Last February, 16-year-old Ann Makosinski drew applause and gasps when she appeared on The Jimmy Fallon Show. The Victoria native was showing off her invention—a flashlight powered by the heat of a human hand—on a segment with two other young inventors. It wasn’t just Makosinski’s clever adaptation of technology that wowed the crowd, it was her inspiration: the plight of a friend in the Philippines who’d failed a grade at school because she lacked electricity to study at night. Her empathy-driven ingenuity has won her acclaim and the top prize for 15- to 16-year-olds at the Google Science Fair, a place on Time’s “Top 30 under 30” list as well as a barrage of media coverage. As she exited the stage, Fallon shook his head in awe. “I’m going to work for her one day, I can feel it,” he said.
Fallon’s line may be a cliché, but it echoes a growing sentiment as the spotlight is thrust on Generation Z, the unimaginative term for the cohort following Gen Y, or Millennials. While dispute rages over parameters, Gen Z are loosely defined as those born after 1995 and who are now 18 and under. It’s a big group: two billion worldwide, and one-quarter of the North American population.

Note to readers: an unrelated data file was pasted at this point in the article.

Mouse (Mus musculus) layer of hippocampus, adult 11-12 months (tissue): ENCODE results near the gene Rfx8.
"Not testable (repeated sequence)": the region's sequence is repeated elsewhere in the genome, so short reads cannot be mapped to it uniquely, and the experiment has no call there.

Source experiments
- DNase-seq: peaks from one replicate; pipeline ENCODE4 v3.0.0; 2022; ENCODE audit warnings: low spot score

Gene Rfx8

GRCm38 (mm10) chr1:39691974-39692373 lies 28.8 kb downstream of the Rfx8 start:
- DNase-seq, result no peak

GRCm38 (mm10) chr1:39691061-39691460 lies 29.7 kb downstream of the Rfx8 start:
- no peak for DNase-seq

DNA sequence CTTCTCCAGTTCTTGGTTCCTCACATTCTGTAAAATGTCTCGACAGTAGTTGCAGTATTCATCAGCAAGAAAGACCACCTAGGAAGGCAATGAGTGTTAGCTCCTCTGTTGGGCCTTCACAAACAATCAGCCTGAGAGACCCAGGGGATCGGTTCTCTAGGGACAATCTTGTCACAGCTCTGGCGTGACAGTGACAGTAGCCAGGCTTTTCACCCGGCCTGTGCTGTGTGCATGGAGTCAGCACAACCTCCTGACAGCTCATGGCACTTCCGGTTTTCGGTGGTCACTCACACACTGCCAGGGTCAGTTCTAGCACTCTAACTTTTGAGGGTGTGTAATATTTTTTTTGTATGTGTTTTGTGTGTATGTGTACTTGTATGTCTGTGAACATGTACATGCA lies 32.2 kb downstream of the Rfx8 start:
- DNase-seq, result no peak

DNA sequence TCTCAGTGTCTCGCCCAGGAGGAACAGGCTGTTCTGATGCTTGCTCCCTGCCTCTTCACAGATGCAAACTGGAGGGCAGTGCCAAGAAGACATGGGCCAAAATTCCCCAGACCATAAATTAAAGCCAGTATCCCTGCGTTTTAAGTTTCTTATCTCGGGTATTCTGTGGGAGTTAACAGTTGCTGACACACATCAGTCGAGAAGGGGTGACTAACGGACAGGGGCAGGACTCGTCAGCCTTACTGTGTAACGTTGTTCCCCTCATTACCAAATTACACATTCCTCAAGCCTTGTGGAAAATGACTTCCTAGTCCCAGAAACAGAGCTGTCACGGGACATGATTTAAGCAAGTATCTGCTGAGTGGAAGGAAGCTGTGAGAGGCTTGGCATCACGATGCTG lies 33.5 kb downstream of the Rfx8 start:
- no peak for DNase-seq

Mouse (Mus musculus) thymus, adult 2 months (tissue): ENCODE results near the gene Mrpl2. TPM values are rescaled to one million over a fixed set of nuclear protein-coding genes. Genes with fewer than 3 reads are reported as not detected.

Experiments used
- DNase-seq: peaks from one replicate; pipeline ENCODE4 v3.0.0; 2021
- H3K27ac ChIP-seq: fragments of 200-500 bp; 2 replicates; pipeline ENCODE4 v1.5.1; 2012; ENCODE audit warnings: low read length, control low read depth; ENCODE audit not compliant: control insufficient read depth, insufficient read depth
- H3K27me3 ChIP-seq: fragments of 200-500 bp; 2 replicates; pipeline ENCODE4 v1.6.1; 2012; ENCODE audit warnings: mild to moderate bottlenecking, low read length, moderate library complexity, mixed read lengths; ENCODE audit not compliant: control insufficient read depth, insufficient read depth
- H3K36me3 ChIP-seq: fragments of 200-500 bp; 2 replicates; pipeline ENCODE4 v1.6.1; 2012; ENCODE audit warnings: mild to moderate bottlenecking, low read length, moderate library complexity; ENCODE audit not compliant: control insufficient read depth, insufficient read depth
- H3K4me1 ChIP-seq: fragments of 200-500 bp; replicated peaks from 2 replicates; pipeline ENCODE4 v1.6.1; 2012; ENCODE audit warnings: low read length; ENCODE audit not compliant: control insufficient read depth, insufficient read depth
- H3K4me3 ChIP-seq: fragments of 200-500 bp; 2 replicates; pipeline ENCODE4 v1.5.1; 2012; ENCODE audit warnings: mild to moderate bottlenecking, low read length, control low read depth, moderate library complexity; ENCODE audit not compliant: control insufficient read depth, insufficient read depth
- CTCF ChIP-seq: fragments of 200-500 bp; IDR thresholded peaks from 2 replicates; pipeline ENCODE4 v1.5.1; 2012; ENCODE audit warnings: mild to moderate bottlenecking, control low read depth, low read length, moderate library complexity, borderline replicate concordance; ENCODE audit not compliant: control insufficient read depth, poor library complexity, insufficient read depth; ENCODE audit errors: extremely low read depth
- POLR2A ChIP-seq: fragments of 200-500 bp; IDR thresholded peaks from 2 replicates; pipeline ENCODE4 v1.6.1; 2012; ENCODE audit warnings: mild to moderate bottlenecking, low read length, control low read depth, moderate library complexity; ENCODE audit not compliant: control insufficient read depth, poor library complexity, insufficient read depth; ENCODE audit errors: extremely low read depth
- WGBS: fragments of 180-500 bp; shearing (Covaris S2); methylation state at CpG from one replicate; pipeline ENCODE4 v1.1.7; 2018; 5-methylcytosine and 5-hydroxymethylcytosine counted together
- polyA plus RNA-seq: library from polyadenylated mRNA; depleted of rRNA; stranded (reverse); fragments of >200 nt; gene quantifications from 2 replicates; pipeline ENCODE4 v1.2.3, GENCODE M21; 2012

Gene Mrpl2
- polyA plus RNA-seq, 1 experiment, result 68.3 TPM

Research points to the emergence of a stellar generation: educated, industrious, collaborative, and eager to build a better planet, the very qualities exemplified by Makosinski. In fact, in a manner typical of the need to neatly compartmentalize generations, Gen Z is already being branded as a welcome foil to the Millennials, born between 1980 and the mid- or late 1990s, who have been typecast as tolerant but also overconfident, narcissistic and entitled. Those characteristics weren’t an option for the first post-9/11 generation, one raised amid institutional and economic instability, informed by the looming shadow of depleting resources and global warming, and globally connected via social media.
Read more in our cover story, available today in our tablet edition, on newsstands tomorrow, and online next week.